Slots Moral Arguments Sacrifice the Many for the Benefit of the One
Two local clergymen, Rev. Byron Brought and Rev. Jonathan Weaverhad a column in Sunday’s Washington Post arguing a moral reason for denying slots.
I don’t doubt the sincerity of these men who argue that state sanctioned gambling is a form of exploitation of a human weakness for profit. It is hard to argue that viewed fromt that standpoint, it seems unfair. Brought and Weaver write:
Those who say slots will create revenue for the state don’t acknowledge the catastrophic ramifications of such a decision. For the state to win, the player must lose. As people of faith, we are called on to speak out to protect Maryland from the insidious vice of gambling.
As with many bad habits, playing slots can begin the downward spiral toward addiction. Those who begin to gamble with slots can find themselves craving a bigger rush and a more exciting payoff. And legalizing slots would create a new state-sanctioned industry that would take advantage of those who already struggle with addiction. What might seem like an innocent game would have negative repercussions for our entire community.
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The Reverends go on to cite crime and corruption, the old standbys of slots opponents.
But what the Reverends fail to note is that gambling has a long history in our state and one argument for allowing slots is to provide a means of financial support to another gambling based industry–horse racing. Weaver and Brought don’t argue for the elimination of horse racing and the betting that coexists with that industry. (Although to be fair, I would assume that they would make such and argument). Yet, no one talks about the “crime and corruption” that derives from horse race betting. We only worry about crime and corruption as a result of slots. Odd.
The problem with slots, as it is envisioned by legislative proponents is that slots themselves represent a type of governmental addiction far more devastating than gambling addition. Our state will become dependent, in a manner that only a junkie can understand, to the revenues generated by slots. Instead of cutting spending or reigning in government, the response of the legislature in future lean times will be to expand slots, expand gambling, etc. Instead of making the hard choices inherent in government, the legislature will take the easy way out.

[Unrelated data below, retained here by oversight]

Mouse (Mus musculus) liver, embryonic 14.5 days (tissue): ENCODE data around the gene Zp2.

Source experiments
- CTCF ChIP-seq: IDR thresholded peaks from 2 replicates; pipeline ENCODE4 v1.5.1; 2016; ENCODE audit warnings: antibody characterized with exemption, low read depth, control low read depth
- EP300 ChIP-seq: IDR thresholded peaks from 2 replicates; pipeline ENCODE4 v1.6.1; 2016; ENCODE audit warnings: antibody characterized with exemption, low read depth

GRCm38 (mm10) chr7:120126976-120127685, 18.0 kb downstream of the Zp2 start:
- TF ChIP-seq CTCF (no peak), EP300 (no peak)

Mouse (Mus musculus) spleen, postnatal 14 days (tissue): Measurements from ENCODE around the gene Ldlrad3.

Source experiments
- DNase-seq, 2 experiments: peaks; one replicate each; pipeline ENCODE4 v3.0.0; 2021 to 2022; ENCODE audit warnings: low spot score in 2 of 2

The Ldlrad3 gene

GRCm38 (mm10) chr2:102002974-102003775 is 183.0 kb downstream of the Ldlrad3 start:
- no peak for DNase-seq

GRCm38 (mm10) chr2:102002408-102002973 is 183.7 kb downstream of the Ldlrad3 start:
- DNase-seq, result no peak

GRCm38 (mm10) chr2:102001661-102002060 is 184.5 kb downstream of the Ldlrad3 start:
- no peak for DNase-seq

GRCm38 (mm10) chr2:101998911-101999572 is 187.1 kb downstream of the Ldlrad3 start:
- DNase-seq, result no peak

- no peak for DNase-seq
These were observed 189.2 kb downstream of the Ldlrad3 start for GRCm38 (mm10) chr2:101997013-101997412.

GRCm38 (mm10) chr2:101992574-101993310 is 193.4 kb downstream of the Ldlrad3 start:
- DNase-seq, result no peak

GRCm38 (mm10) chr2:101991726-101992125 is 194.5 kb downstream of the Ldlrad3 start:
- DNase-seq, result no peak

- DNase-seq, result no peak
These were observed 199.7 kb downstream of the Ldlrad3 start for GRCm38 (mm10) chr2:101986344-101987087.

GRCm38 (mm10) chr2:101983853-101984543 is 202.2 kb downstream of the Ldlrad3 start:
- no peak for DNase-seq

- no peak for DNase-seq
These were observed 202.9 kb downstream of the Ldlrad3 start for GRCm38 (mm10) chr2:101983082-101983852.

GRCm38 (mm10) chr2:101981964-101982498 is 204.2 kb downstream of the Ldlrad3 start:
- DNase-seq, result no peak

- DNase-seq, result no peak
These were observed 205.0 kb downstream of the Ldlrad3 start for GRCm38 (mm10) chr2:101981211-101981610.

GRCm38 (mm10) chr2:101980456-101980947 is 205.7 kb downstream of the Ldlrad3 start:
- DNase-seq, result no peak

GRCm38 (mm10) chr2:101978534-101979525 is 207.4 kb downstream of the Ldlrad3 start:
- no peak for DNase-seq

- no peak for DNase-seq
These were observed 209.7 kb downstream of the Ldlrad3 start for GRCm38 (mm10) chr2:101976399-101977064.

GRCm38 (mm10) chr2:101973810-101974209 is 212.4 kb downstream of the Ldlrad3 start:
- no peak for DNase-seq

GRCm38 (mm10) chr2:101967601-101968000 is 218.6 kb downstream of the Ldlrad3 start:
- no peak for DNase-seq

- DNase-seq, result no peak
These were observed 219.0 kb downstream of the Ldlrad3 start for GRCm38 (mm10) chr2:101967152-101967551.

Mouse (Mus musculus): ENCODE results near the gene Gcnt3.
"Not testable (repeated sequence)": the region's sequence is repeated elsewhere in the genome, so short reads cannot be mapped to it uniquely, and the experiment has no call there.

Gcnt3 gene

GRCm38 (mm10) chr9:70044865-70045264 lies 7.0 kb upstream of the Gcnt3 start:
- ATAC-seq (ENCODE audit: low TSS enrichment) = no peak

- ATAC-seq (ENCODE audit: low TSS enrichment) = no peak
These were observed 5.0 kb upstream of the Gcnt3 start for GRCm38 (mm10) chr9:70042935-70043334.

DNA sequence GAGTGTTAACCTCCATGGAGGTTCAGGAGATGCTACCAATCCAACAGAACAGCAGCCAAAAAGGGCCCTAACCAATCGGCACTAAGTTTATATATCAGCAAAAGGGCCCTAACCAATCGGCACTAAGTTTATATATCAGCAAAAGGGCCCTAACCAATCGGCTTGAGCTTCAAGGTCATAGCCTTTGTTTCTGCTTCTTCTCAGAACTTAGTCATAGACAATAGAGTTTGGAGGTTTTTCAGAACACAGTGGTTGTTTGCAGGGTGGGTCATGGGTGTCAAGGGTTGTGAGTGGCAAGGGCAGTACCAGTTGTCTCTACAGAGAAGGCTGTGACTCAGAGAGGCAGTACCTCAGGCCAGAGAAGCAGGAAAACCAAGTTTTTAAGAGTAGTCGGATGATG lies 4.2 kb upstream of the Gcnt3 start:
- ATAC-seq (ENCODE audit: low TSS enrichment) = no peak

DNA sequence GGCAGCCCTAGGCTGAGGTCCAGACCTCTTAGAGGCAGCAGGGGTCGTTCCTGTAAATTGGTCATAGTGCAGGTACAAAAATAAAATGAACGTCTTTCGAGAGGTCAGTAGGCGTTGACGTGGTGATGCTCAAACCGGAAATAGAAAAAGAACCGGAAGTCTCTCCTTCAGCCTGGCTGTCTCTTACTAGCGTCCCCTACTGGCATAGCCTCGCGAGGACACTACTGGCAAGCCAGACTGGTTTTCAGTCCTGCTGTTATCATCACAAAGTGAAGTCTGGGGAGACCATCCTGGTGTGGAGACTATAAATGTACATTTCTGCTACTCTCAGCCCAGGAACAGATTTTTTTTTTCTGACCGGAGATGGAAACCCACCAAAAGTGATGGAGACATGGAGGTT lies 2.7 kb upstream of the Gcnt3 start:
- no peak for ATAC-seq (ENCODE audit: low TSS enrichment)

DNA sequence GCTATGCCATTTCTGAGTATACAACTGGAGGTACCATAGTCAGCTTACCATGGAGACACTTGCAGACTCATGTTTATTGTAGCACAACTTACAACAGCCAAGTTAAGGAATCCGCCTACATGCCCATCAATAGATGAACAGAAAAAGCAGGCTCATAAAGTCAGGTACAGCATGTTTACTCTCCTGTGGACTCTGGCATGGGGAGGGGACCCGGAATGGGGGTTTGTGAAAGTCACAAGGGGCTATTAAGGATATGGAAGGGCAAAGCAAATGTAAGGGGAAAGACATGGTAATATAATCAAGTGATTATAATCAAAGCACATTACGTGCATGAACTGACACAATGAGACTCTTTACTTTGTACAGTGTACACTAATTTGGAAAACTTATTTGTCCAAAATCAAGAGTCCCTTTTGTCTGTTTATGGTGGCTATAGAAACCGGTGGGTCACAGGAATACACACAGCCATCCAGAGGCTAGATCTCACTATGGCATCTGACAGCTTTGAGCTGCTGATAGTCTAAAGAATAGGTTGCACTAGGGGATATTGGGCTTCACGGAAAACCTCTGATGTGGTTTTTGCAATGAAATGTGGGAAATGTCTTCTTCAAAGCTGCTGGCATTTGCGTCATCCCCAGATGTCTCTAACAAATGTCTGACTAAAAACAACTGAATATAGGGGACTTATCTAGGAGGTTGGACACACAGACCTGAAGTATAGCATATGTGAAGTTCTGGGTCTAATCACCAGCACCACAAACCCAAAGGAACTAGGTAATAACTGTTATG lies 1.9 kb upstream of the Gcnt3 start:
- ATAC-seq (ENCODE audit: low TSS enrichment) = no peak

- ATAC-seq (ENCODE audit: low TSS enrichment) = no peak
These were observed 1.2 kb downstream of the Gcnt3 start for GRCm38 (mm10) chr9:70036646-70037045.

I think slots are a legitimate business and I see no reason to deny their existence on moral grounds. Slots are no more immoral than horse race betting or the weekly poker games with friends. Gambling is not a negative vice, it is a neutral vice. Just like alcohol having some beneficial effects when taken in moderation, gambling in moderation has no negative effects. Are some people prone to addiction? Yes, but that is hardly a reason to deny a pleasureable activity to the rest of society just because some small percentage need to control themselves better.
However, I oppose slots as a govnermental funding mechanism. Slots, as a business, should be taxed no differently than any other business (and the less the better on that score).
Maryland’s slots proposal is designed to create a funding addiction that this state can no more afford than a recovering alcoholic or recovering gambling addict. Perhaps that would be the better argument.